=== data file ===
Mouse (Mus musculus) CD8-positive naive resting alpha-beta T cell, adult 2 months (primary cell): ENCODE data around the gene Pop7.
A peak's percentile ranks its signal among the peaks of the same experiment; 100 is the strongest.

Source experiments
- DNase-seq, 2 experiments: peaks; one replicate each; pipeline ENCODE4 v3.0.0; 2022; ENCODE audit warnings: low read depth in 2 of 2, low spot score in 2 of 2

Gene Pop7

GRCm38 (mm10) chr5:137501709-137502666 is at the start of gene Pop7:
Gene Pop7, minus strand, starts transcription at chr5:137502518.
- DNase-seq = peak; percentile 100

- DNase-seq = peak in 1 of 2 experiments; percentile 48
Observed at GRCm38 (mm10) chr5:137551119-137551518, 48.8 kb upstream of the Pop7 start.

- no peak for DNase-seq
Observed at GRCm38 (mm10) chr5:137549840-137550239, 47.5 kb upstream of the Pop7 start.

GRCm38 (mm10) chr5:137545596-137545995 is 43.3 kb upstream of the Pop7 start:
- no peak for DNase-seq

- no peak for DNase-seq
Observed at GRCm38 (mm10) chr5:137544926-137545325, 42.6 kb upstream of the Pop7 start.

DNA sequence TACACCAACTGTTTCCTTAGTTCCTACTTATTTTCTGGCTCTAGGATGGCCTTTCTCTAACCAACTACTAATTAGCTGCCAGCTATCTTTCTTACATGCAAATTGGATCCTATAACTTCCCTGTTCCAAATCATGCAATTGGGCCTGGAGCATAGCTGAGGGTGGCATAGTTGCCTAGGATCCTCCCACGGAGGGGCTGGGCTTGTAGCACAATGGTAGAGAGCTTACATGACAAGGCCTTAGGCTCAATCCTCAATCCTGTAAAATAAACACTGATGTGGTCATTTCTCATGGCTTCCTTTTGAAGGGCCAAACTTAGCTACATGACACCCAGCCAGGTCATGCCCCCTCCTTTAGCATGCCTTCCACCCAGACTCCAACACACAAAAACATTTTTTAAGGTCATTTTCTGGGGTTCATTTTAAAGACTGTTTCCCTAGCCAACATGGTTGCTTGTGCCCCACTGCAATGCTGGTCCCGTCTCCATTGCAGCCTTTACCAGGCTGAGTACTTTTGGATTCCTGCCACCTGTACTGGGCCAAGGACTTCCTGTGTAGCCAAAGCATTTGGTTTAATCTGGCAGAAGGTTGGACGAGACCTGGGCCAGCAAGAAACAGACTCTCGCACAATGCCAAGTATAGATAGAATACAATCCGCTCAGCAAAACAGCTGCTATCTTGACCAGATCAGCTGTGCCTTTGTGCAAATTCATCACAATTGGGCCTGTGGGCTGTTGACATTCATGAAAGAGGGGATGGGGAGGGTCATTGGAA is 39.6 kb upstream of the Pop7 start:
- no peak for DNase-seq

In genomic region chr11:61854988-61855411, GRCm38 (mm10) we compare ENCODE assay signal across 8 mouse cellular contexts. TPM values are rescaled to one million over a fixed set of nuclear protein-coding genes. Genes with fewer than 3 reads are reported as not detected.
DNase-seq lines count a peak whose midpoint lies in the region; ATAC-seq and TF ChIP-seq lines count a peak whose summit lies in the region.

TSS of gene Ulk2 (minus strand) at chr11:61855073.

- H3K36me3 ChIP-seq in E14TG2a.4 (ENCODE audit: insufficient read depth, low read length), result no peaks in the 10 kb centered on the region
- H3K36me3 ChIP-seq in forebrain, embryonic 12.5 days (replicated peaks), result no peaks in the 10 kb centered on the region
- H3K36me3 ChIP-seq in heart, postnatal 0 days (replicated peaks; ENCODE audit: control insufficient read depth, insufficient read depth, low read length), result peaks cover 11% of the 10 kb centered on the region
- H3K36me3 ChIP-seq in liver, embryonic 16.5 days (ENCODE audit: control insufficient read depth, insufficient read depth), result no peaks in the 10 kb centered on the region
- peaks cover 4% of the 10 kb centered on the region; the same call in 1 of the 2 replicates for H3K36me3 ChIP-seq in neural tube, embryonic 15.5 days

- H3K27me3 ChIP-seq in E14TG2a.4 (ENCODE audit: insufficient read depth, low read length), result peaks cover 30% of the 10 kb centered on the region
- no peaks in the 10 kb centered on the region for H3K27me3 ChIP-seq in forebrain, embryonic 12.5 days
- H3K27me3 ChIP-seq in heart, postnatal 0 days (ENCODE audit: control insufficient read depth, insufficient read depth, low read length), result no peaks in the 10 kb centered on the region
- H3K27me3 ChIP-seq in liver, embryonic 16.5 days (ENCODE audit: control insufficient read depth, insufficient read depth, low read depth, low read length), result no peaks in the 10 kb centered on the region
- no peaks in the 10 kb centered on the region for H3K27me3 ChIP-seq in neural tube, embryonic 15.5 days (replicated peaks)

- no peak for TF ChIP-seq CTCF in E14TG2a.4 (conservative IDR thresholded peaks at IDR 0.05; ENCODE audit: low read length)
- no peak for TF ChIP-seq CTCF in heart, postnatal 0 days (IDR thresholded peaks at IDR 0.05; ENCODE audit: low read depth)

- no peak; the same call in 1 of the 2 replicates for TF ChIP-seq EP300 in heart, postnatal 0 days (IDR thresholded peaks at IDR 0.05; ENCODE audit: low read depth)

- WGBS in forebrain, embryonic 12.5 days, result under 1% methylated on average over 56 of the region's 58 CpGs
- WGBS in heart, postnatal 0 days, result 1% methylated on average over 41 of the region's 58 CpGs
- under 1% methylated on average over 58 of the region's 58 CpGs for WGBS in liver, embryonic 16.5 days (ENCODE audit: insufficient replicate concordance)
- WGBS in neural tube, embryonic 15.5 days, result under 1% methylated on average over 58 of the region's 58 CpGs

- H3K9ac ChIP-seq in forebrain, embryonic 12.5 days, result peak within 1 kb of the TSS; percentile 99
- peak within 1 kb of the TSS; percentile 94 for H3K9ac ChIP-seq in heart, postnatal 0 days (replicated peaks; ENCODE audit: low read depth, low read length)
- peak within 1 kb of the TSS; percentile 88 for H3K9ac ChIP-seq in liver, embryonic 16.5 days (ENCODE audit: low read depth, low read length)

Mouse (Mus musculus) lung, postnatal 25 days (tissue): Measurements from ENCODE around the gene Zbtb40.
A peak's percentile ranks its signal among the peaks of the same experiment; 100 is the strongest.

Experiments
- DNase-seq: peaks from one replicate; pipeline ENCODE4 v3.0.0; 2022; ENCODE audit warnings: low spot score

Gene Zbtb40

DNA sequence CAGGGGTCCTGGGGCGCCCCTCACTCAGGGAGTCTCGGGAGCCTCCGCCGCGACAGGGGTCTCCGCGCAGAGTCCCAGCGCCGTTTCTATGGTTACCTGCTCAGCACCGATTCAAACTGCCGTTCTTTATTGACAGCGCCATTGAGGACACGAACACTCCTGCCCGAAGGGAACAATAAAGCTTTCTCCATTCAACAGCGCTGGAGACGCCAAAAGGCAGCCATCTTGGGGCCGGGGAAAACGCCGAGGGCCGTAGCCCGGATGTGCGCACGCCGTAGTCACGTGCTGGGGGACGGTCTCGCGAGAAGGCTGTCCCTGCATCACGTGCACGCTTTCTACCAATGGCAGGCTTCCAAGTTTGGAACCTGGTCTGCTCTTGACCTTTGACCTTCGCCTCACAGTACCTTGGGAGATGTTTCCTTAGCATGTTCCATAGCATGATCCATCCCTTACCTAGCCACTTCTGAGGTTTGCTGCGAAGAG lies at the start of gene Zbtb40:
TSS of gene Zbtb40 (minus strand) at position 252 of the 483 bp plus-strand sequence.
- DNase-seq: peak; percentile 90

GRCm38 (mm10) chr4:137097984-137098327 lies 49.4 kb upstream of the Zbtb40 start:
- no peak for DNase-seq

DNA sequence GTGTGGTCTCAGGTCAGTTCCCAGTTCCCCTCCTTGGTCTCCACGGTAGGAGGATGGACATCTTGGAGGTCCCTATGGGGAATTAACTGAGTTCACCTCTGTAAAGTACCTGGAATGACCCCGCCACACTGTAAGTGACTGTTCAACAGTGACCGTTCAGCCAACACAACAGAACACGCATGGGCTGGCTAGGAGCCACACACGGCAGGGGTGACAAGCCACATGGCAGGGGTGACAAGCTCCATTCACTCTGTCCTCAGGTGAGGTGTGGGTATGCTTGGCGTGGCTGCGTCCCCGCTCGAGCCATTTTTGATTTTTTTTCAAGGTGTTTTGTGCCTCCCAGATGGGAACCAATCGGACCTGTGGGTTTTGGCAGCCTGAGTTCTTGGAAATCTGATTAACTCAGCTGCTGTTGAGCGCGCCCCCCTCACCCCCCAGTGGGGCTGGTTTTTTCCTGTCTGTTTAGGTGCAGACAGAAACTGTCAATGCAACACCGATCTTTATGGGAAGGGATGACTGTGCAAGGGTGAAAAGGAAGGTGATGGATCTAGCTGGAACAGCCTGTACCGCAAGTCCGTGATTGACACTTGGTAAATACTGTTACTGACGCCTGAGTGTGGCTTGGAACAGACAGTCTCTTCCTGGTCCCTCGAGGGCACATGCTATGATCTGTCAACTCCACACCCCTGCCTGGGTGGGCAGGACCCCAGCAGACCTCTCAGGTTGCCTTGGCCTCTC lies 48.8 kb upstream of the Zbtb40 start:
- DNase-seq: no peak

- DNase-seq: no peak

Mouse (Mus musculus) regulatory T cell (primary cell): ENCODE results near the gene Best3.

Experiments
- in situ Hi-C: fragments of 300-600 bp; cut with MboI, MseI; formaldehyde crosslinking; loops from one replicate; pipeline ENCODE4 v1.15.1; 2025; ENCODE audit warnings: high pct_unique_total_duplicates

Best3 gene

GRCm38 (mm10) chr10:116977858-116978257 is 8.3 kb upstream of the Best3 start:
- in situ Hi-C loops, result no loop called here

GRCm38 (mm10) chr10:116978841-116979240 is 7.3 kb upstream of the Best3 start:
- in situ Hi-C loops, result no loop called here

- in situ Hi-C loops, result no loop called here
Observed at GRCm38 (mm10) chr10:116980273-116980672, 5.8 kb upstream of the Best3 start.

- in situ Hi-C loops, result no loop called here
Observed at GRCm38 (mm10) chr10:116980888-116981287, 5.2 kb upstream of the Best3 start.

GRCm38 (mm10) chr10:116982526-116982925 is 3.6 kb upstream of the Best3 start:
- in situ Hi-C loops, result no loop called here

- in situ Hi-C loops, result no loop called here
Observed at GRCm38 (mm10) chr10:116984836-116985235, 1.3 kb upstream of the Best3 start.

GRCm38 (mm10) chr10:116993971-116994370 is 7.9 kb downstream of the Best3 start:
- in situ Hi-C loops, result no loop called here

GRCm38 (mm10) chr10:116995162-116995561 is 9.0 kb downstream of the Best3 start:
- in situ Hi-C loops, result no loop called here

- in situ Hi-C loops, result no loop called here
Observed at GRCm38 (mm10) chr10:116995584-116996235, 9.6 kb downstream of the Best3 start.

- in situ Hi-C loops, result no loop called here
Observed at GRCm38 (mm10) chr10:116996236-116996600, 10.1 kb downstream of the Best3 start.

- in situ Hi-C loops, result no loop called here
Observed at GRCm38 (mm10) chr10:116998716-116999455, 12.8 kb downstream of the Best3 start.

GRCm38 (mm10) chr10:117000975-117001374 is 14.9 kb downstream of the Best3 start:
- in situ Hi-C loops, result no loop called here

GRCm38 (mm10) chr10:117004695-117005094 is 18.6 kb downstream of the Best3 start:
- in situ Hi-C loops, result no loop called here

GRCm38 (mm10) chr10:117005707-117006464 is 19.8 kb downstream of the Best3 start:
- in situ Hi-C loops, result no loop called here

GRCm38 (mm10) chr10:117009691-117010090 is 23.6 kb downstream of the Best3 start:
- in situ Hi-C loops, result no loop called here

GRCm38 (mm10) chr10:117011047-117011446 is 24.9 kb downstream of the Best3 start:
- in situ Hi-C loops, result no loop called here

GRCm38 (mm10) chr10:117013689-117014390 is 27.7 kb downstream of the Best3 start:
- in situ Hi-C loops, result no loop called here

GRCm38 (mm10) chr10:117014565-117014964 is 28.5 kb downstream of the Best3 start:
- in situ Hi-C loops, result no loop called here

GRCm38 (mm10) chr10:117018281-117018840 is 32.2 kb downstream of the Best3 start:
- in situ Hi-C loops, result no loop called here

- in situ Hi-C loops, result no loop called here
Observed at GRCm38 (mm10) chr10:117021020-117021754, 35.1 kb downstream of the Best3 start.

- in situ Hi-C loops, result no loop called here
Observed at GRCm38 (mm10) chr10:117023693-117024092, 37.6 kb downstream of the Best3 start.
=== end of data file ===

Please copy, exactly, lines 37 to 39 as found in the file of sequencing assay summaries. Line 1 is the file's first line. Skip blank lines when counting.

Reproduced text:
- under 1% methylated on average over 58 of the region's 58 CpGs for WGBS in liver, embryonic 16.5 days (ENCODE audit: insufficient replicate concordance)
- WGBS in neural tube, embryonic 15.5 days, result under 1% methylated on average over 58 of the region's 58 CpGs

- H3K9ac ChIP-seq in forebrain, embryonic 12.5 days, result peak within 1 kb of the TSS; percentile 99